China’s wine imports in the first nine months of the year continued a worrying double-digit slide, but rush for importers to stockpile Australian wine before punitive tariffs hit resuscitated imports in September.
According to latest figures released by Chinese research company ASKCI, China’s wine imports from January to September suffered a 30.8% drop in volume compared with the same period last year, due to the coronavirus pandemic that forced many restaurants and hotels to close.
The slump is largely in line with our previous report with sommeliers and importers inside mainland China who expected a pre-covid return in last quarter of the year as decline softens towards September.
In value terms, the pandemic shaved off 29.6% year-on-year growth and punched down imports to US$1.84 billion.
In the month of September, import value only dropped by 1.4% compared with the same month last year, which could bode well for last quarter’s shopping season.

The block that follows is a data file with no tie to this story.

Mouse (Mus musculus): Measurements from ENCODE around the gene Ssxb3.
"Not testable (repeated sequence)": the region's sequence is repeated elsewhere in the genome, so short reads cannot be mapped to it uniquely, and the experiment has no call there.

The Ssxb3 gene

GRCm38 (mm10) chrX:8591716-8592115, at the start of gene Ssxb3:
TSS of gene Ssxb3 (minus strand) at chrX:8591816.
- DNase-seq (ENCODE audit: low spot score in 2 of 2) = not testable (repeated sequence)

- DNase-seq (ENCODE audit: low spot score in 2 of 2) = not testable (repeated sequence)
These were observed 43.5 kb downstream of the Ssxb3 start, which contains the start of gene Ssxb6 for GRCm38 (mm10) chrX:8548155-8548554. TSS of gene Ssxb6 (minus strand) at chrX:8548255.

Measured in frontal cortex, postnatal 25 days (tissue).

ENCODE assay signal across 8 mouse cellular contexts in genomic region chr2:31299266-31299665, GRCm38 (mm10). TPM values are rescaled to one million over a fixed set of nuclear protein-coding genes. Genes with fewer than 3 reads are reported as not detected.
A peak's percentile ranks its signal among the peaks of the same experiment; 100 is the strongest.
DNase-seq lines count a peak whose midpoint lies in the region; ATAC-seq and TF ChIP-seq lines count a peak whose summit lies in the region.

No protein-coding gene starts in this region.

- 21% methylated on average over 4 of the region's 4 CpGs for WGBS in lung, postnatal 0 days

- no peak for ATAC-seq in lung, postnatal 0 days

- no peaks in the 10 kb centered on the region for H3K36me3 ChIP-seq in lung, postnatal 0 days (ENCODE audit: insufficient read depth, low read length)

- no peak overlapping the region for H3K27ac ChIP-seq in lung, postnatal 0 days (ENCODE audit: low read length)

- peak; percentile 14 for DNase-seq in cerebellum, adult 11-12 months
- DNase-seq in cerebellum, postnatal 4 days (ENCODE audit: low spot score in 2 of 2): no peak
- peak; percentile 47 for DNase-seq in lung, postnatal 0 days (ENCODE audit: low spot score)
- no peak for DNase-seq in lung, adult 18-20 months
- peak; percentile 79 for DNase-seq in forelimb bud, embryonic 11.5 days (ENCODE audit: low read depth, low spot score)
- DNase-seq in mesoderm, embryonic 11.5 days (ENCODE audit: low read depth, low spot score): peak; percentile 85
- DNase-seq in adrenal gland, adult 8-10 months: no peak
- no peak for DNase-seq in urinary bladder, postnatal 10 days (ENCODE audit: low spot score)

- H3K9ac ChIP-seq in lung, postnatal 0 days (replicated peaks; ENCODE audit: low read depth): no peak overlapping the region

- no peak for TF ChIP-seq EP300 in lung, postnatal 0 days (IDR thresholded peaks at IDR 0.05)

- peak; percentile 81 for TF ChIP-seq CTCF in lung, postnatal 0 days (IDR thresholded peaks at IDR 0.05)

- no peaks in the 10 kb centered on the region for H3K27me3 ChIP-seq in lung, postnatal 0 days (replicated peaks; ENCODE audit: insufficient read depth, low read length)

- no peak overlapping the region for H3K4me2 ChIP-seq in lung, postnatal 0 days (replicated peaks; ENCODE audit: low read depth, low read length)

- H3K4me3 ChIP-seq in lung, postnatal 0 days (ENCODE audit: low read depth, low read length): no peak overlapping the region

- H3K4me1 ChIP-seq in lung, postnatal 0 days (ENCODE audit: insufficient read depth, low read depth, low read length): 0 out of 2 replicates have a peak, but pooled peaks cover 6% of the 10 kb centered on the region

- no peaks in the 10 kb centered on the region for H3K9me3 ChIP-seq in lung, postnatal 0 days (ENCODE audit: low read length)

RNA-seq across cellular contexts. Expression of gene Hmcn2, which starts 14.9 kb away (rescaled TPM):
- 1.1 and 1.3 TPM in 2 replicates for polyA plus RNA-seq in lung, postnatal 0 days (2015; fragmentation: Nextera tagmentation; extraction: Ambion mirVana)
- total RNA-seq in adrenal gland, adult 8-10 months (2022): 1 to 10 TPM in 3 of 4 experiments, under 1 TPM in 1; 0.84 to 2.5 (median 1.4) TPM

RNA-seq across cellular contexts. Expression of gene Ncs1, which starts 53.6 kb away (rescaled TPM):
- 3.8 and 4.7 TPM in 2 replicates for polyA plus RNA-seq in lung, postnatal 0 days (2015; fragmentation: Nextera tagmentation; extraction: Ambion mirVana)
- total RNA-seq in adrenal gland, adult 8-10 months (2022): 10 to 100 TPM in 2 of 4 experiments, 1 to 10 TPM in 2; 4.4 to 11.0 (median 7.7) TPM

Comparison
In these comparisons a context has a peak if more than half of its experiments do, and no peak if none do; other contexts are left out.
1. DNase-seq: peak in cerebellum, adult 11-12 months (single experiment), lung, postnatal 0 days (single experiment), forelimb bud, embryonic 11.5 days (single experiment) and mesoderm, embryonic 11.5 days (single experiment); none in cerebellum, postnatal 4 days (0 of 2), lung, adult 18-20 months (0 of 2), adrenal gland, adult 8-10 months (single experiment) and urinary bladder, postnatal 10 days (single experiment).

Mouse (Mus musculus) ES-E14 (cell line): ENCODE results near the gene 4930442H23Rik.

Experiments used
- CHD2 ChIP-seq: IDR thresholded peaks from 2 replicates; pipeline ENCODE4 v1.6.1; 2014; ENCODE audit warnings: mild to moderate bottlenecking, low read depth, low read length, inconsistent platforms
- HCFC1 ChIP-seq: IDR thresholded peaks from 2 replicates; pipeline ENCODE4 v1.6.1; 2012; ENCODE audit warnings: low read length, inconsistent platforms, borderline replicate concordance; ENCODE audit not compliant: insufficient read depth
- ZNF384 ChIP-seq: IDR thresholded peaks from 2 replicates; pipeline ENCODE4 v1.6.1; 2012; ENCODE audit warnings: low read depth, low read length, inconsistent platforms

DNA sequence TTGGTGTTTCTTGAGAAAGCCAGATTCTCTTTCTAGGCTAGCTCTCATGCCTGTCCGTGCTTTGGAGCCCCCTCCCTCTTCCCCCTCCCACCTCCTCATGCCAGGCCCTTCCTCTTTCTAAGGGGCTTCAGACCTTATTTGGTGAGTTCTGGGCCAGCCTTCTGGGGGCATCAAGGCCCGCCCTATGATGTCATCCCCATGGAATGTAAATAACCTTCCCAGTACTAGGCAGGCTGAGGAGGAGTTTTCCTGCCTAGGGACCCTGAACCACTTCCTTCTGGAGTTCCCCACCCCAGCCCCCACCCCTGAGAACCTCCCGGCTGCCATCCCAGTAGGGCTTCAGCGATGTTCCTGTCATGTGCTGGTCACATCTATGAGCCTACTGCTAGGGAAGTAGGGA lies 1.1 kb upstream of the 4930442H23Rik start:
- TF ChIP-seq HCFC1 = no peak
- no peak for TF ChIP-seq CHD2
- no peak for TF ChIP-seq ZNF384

Industry insiders speculated the September performance is largely due to the fact that many importers are rushing to stock up Australian wines before China imposes punitive tariffs which could be as high as 200%.
The data released by the research institute did not specify country of origin, but figures from Australian Bureau of Statistics released on Monday this week seem to confirm China’s rush propped up exports.
It showed total exports in September rose by 3% to AU$28.9 billion, with the increase partly driven by red wine sales to China jumping 150%.
Previously it was rumoured that China might slap first round of punitive tariffs on Australian wine based on initial twin investigations into dumping and subsidy allegations as early as mid-October.
Though nothing has been announced yet this month, it’s expected that importers in China would continue to stock Australian wines for fear of imminent tariffs.
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